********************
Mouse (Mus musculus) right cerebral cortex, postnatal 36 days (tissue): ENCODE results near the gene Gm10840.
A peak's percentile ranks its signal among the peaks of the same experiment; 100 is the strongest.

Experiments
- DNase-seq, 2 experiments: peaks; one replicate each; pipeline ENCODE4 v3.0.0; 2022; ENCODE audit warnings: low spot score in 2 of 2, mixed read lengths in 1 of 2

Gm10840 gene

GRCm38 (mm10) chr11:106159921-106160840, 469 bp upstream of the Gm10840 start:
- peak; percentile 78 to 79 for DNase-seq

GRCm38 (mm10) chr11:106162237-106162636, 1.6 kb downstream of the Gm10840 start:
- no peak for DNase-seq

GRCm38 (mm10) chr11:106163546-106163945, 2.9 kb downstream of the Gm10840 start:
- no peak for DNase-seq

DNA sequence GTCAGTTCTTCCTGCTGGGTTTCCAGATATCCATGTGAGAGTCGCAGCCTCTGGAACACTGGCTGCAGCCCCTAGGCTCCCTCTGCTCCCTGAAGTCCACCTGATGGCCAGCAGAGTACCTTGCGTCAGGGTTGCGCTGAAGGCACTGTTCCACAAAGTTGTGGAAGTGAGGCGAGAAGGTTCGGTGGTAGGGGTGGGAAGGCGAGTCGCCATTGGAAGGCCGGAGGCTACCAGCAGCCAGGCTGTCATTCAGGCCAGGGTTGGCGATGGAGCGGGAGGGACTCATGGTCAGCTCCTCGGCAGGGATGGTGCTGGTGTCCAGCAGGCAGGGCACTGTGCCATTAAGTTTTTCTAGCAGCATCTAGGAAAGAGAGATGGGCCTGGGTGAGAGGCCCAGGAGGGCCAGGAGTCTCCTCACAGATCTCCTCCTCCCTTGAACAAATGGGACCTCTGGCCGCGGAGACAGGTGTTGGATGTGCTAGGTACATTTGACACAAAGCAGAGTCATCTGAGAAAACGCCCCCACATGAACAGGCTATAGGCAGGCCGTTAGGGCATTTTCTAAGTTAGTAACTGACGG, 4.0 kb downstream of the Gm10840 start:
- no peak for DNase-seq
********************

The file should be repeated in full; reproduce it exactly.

Mouse (Mus musculus) right cerebral cortex, postnatal 36 days (tissue): ENCODE results near the gene Gm10840.
A peak's percentile ranks its signal among the peaks of the same experiment; 100 is the strongest.

Experiments
- DNase-seq, 2 experiments: peaks; one replicate each; pipeline ENCODE4 v3.0.0; 2022; ENCODE audit warnings: low spot score in 2 of 2, mixed read lengths in 1 of 2

Gm10840 gene

GRCm38 (mm10) chr11:106159921-106160840, 469 bp upstream of the Gm10840 start:
- peak; percentile 78 to 79 for DNase-seq

GRCm38 (mm10) chr11:106162237-106162636, 1.6 kb downstream of the Gm10840 start:
- no peak for DNase-seq

GRCm38 (mm10) chr11:106163546-106163945, 2.9 kb downstream of the Gm10840 start:
- no peak for DNase-seq

DNA sequence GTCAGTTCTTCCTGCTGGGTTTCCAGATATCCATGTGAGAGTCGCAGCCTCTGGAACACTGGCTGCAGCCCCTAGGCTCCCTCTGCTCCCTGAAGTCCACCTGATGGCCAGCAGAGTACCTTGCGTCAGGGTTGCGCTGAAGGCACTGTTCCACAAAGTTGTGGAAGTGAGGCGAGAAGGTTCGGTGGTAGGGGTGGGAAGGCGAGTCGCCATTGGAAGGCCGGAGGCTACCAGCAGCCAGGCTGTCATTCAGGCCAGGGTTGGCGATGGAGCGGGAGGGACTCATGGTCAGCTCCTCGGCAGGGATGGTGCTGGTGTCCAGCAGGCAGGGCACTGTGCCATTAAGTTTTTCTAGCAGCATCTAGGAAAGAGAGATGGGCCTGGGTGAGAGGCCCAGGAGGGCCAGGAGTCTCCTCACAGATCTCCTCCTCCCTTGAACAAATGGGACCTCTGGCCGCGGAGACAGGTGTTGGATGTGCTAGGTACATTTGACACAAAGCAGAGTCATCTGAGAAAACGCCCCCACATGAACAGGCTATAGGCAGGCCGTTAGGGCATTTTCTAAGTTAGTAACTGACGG, 4.0 kb downstream of the Gm10840 start:
- no peak for DNase-seq